By Sean Cronin
As the dust finally begins to settle in Lebanon, the government has released the grim tally of destruction arising from 34 days of bombardment. When the reconstruction ‘embargo’ is lifted in the country, repairs will have to be made to some 15,000 homes, 78 bridges and 630 roads.
|~||~||~|As the dust finally begins to settle in Lebanon, the government has released the grim tally of destruction arising from 34 days of bombardment.
When the reconstruction ‘embargo’ is lifted in the country, repairs will have to be made to some 15,000 homes, 78 bridges and 630 roads.
The cost of completing this and other reconstruction work is now estimated to be US $10 billion (LBP15 trillion), according to the Beirut Chamber of Commerce.
The reluctance of the government to start the reconstruction process immediately is understandable, while the prospect of an outbreak of fresh hostilities remains a possibility.
It also seems wise to ensure that the most is made from any new buildings and infrastructure likely to rise from the rubble.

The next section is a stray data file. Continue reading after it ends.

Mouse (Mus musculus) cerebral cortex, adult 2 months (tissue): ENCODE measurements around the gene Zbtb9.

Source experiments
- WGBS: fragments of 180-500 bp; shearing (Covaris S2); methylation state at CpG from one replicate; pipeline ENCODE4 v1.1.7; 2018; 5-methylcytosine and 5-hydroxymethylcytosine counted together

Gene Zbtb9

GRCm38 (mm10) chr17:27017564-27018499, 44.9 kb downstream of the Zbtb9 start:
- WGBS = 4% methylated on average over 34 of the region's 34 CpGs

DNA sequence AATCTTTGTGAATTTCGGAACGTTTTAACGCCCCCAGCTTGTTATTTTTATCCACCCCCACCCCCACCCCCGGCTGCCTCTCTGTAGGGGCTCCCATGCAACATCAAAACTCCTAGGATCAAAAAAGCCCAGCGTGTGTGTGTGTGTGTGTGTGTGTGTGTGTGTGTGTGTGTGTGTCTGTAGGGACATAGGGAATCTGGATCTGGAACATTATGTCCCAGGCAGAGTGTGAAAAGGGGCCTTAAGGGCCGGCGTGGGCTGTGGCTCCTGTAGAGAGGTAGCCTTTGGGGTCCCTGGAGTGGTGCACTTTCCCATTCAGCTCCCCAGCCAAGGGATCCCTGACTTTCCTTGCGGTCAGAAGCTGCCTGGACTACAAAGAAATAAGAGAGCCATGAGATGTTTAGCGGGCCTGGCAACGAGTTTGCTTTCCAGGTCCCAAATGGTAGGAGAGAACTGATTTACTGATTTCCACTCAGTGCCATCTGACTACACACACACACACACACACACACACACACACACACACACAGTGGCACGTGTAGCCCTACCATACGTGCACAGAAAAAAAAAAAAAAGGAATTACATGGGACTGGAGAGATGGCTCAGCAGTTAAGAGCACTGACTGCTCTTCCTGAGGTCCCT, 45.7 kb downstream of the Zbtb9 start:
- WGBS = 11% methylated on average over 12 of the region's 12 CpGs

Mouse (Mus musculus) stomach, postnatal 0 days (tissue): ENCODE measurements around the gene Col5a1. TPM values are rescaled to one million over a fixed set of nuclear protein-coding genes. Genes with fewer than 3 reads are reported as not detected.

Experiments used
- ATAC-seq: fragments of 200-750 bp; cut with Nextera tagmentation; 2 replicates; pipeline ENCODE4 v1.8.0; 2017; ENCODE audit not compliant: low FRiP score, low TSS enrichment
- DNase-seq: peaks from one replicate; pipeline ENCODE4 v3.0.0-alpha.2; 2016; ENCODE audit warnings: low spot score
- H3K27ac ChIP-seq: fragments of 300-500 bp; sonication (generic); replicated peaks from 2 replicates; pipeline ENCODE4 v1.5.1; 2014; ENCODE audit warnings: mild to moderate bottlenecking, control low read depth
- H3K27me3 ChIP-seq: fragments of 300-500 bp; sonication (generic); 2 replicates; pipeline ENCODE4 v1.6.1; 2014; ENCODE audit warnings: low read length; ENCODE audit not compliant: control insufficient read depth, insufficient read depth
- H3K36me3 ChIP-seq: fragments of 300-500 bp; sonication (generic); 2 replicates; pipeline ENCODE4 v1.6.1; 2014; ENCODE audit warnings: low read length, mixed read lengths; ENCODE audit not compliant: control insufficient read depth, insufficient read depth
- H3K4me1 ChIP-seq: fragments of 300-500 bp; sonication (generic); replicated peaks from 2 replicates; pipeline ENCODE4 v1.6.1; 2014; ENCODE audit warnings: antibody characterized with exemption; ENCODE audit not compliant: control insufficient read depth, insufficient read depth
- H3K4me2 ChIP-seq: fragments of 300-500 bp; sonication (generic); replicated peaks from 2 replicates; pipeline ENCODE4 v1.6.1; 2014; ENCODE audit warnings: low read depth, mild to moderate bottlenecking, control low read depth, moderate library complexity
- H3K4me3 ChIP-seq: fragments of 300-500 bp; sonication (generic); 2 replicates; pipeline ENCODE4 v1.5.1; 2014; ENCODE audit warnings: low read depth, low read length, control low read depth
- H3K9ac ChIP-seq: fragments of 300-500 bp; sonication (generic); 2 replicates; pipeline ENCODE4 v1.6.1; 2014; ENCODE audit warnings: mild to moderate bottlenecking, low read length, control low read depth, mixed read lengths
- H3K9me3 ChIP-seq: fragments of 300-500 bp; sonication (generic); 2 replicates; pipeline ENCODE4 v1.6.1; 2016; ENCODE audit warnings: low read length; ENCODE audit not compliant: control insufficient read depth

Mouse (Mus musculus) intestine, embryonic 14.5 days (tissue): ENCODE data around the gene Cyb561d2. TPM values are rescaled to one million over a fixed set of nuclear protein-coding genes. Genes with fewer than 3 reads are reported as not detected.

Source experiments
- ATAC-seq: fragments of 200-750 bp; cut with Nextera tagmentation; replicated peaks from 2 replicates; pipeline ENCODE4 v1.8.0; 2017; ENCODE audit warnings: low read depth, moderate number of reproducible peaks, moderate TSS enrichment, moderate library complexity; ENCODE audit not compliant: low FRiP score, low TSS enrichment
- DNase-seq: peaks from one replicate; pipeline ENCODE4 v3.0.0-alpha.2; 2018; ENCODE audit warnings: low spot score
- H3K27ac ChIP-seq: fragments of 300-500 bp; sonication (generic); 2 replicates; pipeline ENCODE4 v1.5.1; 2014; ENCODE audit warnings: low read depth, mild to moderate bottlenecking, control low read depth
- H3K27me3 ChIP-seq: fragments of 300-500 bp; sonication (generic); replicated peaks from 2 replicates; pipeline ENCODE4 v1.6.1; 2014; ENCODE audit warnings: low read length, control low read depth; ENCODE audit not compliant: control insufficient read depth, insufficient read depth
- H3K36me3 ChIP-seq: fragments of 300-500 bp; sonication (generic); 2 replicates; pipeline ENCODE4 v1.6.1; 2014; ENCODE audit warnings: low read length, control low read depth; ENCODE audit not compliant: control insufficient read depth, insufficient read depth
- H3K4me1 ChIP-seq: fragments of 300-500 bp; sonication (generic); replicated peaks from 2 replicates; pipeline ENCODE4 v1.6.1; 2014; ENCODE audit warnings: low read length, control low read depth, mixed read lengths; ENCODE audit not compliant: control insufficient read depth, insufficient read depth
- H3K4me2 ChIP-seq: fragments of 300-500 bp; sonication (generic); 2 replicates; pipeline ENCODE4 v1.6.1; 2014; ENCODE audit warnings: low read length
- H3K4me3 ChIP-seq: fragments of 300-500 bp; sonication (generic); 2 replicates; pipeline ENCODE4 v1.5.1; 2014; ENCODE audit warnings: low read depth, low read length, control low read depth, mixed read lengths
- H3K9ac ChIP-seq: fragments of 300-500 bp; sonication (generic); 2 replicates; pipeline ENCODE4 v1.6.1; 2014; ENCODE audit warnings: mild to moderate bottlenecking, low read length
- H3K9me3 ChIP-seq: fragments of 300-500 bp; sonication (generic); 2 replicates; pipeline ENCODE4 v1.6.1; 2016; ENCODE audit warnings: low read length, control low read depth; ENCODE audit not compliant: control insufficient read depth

Solidere, the developer created by assassinated former prime minister Rafik Hariri, was able to effect an inspired transformation of central Beirut following the end of the civil war.
There is no reason why the same sort of transformation cannot take place in areas of the country destroyed by the recent bombing campaign.
Or perhaps there is one. With the country already indebted from the cost of rebuilding vast tracts of land that suffered damage during the 1975-1990 civil war, attracting fresh funds
will be difficult.
So the fears raised by the Lebanese Economic Organisation, that precious time is now being wasted, should also be taken seriously.
While potential donors meet in Sweden, the business community of the Gulf is already putting its hand in its pocket to offer immediate assistance and it is vital that the momentum of this goodwill is maintained.
The legacy of the conflict cannot be allowed to threaten the solvency of the very contractors and suppliers needed to carry out the reconstruction of Lebanon.
Construction is a famously cash flow-intensive industry and the bombing carnage of the last month will have put many firms in a precarious financial position.
The sooner they are put to productive work again, the better for them and for the reconstruction effort.||**||